Tom Hiddleston 'LOKI' Interview, THOR

Posted by: Sheila Roberts

Following Marvel’s exciting panel presentation and introduction of The Avengers cast to an enthusiastic crowd of fans at San Diego’s Comic Con accompanied by a teaser trailer narrated by none other than Samuel L. Jackson’s Nick Fury, MoviesOnline had the opportunity to sit down with Tom Hiddleston to talk about his new movie, Thor.

Hiddleston, who trained at the Royal Academy of Dramatic Art (RADA), plays Loki, Thor’s adoptive brother and nemesis. He discussed what it was like playing one of the great villains of the Marvel universe, how he collaborated with acclaimed director Kenneth Branagh, and why he might go pole dancing if he came back in the body of a woman like Loki did after Ragnarok. Here’s what he had to say:

Q: Did you just arrive?

Tom Hiddleston: I arrived by midnight last night from London. I’m actually prepping something else so I couldn’t be here particularly early.

Q: Loki is one of the great villains of the Marvel universe.

Tom Hiddleston: He certainly is.

Q: Did you have a wide range to have at it or were there specific parameters to your villainy?

Tom Hiddleston: Ken and I discussed a lot very early on because we both read a lot of the comics and there were so many facets of him in the comics. There was kind of an agent of chaos who would go down to earth and turn whales into sea serpents and plows into dragons and whole streets of cars in New York into ice cream. But then there was also this damaged brother, this younger brother who didn’t receive as much love as his elder brother and who was passed over, rejected, betrayed, and I think that became really interesting for both of us actually. Ken and I suddenly decided we wanted to root all of his mischief in a truthful, psychological damage. He essentially was the younger brother. He was never going to be king and he wished that he could, so all of his stuff comes from wanting to please his father, although there’s a big reveal about who his father really is in the course of the film which I won’t reveal. But it was rooted in that. I found the duality of that, the sort of he’s a villain, he has a lot of fun, he’s a mischievous prankster but at the same time he’s in deep, deep pain.

Q: Is that reveal something that’s not in the comic book?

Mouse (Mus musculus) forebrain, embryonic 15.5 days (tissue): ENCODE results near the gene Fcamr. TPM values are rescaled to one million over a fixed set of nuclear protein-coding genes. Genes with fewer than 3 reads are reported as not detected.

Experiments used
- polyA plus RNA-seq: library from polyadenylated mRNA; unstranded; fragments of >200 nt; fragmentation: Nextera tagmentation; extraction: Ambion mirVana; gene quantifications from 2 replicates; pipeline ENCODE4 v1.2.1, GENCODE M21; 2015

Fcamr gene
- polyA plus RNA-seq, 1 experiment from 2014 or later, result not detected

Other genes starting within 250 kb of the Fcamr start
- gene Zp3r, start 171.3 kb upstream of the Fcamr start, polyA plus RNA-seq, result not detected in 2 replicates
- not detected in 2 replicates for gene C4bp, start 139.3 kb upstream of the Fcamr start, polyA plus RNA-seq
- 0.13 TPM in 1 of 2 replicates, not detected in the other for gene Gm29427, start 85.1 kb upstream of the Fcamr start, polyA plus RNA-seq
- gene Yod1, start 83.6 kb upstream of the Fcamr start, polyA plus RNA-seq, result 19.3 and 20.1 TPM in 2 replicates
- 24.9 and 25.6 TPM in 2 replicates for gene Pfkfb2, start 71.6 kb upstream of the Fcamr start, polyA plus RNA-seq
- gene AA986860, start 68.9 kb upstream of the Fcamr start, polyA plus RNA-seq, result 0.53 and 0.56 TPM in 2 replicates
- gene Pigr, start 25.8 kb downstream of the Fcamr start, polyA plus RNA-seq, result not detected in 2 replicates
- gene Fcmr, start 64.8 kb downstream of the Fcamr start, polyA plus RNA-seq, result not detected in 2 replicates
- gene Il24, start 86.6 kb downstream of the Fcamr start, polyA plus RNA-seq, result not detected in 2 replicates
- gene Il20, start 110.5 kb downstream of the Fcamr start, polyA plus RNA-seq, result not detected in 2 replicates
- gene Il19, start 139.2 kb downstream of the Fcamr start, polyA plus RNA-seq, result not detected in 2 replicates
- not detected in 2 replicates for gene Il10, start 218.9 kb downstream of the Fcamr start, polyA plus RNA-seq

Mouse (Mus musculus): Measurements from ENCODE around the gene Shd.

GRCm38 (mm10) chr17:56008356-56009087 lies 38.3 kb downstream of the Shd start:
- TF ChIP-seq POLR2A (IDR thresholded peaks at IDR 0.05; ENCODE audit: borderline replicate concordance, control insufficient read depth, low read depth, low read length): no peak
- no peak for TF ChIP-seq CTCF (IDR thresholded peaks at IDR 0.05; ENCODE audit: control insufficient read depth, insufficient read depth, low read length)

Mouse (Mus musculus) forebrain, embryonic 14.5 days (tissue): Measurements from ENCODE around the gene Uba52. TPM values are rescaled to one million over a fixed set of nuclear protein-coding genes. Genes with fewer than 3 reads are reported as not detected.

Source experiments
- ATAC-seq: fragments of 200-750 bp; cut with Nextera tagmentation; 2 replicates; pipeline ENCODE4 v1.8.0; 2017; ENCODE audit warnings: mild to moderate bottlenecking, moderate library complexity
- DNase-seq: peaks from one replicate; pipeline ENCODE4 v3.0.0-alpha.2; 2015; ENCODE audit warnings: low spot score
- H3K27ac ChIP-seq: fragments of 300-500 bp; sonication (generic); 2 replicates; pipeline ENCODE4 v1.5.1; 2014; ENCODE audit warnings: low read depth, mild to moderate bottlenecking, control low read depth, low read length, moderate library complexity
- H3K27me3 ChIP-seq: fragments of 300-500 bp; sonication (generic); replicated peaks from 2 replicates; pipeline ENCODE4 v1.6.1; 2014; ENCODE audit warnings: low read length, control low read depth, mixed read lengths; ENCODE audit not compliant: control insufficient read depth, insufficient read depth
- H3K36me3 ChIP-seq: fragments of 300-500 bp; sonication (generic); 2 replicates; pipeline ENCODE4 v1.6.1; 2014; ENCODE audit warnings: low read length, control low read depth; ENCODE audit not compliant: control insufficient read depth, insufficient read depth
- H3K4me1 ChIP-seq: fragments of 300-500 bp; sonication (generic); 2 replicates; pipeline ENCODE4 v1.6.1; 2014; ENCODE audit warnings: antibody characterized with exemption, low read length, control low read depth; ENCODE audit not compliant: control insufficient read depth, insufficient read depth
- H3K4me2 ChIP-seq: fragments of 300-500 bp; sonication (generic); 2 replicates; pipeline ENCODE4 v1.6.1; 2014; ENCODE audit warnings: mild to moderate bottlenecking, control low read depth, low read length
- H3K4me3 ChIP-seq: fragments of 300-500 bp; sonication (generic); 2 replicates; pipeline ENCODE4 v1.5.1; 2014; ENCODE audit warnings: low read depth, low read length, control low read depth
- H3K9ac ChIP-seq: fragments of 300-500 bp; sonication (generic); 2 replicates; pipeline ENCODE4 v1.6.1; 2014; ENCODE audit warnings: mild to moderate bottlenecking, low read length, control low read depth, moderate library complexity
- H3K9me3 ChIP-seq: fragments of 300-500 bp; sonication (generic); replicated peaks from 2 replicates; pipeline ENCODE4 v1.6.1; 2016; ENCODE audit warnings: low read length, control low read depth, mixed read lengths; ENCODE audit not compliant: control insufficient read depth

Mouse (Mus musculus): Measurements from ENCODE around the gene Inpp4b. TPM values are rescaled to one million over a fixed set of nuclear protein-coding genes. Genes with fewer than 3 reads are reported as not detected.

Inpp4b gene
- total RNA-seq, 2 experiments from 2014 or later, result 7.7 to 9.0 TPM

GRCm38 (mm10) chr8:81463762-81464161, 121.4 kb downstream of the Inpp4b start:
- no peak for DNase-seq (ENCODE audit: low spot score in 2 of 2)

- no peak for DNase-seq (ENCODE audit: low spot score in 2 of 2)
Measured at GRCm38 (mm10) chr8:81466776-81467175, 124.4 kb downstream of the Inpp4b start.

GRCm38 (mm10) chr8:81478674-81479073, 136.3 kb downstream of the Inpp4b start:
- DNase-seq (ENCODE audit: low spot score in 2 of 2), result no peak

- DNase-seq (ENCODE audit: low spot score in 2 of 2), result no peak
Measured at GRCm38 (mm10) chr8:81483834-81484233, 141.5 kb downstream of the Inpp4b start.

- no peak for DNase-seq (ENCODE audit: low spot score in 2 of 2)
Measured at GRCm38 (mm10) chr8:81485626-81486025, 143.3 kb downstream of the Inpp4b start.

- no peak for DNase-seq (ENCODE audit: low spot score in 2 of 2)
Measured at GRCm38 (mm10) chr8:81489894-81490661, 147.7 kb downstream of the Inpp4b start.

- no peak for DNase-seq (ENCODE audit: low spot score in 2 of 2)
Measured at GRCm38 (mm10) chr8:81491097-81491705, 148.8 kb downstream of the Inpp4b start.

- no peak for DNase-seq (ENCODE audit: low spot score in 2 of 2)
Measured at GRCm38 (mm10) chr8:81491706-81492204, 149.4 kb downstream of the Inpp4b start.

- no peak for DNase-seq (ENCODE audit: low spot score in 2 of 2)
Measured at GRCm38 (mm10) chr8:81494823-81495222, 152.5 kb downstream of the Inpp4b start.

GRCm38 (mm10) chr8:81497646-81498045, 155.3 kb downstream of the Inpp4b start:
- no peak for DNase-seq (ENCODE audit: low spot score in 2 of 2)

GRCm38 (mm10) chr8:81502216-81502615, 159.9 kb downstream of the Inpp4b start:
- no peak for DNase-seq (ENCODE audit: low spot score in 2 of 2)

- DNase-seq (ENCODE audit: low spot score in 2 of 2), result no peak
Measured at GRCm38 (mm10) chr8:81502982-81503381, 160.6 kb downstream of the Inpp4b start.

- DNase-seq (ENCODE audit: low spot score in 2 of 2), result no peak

Tom Hiddleston: No, it’s in the comics.

Q: So we can do our research.

Tom Hiddleston: You can. Look into the truth of Loki’s lineage and you will find it.

Q: Were you aware that Loki was a woman for the last several years?

Tom Hiddleston: Yeah, I was. Yeah. But I thought “Why guys? Why’d you give me the job? I really don’t have the materials.” (Laughs) He’s only a woman. He comes back as a woman after Ragnarok. In Norse mythology, Ragnarok is the end of time. It’s the end of not just the world, it’s the end of the universe and the spirit of Thor is pulled back from the kind of underworld and he recreates Asgard somewhere in New Mexico and he brings all of the key figures from Asgard back and he brings Loki back and Loki just chooses to come back in the body of a woman. And then what’s later revealed is that he’s come back and he’s stolen the body of Sif and he’s come back inside Sif’s body. But this is way, way, way ahead in the evolution of the mythology.

Q: If you came back as a woman, what’s the first thing you would do?

Tom Hiddleston: (Laughs) Implants, I would say. I don’t know what I’m going to do with these guys (referring to his lack of breasts). Did you mean if I already had them?

Q: If you came back in the body of a woman.

Tom Hiddleston: I might go pole dancing. Yeah. See what that feels like.

Q: Kenneth seems to give his actors a lot of stuff to work with such as books and movies. What did he give you to play the villain? Where did you start?

Tom Hiddleston: Interestingly enough, he said to have a look at Peter O’Toole in two specific films:  The Lion in Winter and Lawrence of Arabia. I mean, two magnificent performances. What’s interesting about The Lion in Winter is he plays King Henry and what’s beautiful about his performance is that you see how damaged he is. And there’s a rawness. It’s almost as if he’s living with a layer of skin peeled away. He’s grandiose and teary, and in a moment, by turns, hilarious and then terrifying. What we wanted was that kind of emotional volatility. He said, “Just have a look. Don’t necessarily…” It’s a different acting style. It’s not quite the same thing. What’s fascinating is to go back and watch an actor as great as O’Toole and head for those high hills. And then actually on set, we used to do different takes of different scenes and we’d have three different versions. The first one would always be like he’d say you can have one for free. The second take would be the Peter O’Toole take. The third take would be the Clint Eastwood take and the fourth take would be the Jack Nicholson. So it was like I had these three great actors who I was trying to pull stuff from.

Q: Which one did you end up using more often?

Tom Hiddleston: He used to love the Clint actually. It was between the Clint and the Jack because the Clint would be like whatever you’re feeling, put it away in a drawer somewhere at the bottom of you and throw away the key. And Jack’s would be just like [imitating Nicholson’s voice and delivery] “Have a *really* good time!” There was that kind of relish, a deep sense of enjoyment like he was really enjoying himself.

“Thor” is scheduled for theatrical release on May 6, 2011. If you have not already you should checkout the Comic Con Thor Movie Trailer


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